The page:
A quick Google search for “what’s the difference between a story and an anecdote?” reveals one of the most common sources of storytelling confusion and touches on one of its most fundamental building blocks: change.
One of the hallmarks of a good story is growth. Whether you are working from the Hero’s Journey or The Moth Guide to Memorable Storytelling a captivating story relates a course of events which transformed you the storyteller or transformed your world.
In other words, if something happened and, that's it, it just happened, you don’t have a story, you have an anecdote.
If something happened and, bam, you were never the same, well then you have a story.
However, it’s not always easy to know if or how something changed you so developing your story requires you to explore what happened in detail and ask yourself who you were before and after it all went down.
In doing this, there will be times when you discover that an event impacted you more than you were even aware of. But at other times you will discover that you emerged pretty much the same. Like all creative efforts, the process is one of trial and error and sometimes you discover that something you thought would make a really good story, really doesn't.
For instance, I was recently developing a story based on the theme of "momentum."* Going through my story journal, I found a single line which read: that time I was driving dad’s car on Central Avenue and the brakes went out. "Perfect!," I thought. Here was an event related to momentum which, story-wise, seemed to have everything going for it:
It occurred during a significant time in my life - I had just graduated from college
It had a setting - Central Avenue in Yonkers, where I was driving my dad’s car
It had a clear goal and a clear obstacle - I had to get everyone to safety even though I couldn’t stop the car
And it had stakes - success or failure would determine the fates of everyone in the car
The only thing missing was change but I anticipated that I'd discover some once I did some digging. After all, I’d thought back on this moment for years and was still confounded by the fortunate outcome; I was sure that if I applied enough curiosity I would discover that underlying truth that would make it worth sharing.
So I opened my laptop, dove deep into my memory banks, and took notes; I took notes about my dad, about getting my license, and about my parents’ divorce. I took notes about driving to Poughkeepsie for my last semester of college, about the time my ex-boyfriend crashed his Ford Escort on Arthursburg Road, and even about the cider donuts we used to buy on the road when we were heading home for the holidays.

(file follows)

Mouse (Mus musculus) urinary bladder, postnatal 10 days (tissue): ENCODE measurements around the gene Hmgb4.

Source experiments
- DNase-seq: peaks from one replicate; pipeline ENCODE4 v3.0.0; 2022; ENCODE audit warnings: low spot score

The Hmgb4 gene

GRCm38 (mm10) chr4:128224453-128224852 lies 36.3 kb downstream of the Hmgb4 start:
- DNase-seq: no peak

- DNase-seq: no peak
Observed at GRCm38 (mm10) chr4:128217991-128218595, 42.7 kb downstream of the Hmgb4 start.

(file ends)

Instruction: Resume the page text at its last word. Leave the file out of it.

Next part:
It was all potential fodder for a good story but rather than growth or meaning, all I could glean were the questions I’d been asking myself for decades and still couldn’t answer: Why did the brakes go out that day? Was it my guardian angel that saved our lives? Was it someone else’s guardian angel? Was it just luck? Was that question enough to base a story on?, I wondered.
Once I'd composed a first draft, I road tested it with family and friends. Rather than praise, however, I received suggestions: draw out the moment when I discovered I had no brakes, drop the part about the divorce, make my listeners more scared. A good friend even demonstrated how I could amp up the drama by retelling the chain of events with great emotion. As an experienced storyteller, her performance was compelling -- but the story she told wasn't my story.
So I kept working and tweaking and working and tweaking until I had to admit – there was no story there.
In the end, even though four lives had been in danger and even though I’d narrowly avoided a crash, in the bigger scheme of things, not much had happened. When it was over, I was shaken and relieved but still the same person I’d been when I’d gotten in the car. I’d gotten a glimpse of my own mortality and the mortality of my passengers, but there was no revelation, epiphany, or change; we just weren’t dead.
That time I was driving dad’s car on Central Avenue and the brakes went out?
Even though it happened.
Even though it was memorable.
It was not a story.
It was just an anecdote.
And while it took some time to figure that out, it was time well spent. For all I know, the memories I uncovered may find their way to an actual story I tell some time later down the road. No effort is ever wasted.
*Every month, The Moth announces a theme for its local storytelling slam. This month's theme in Seattle was "momentum."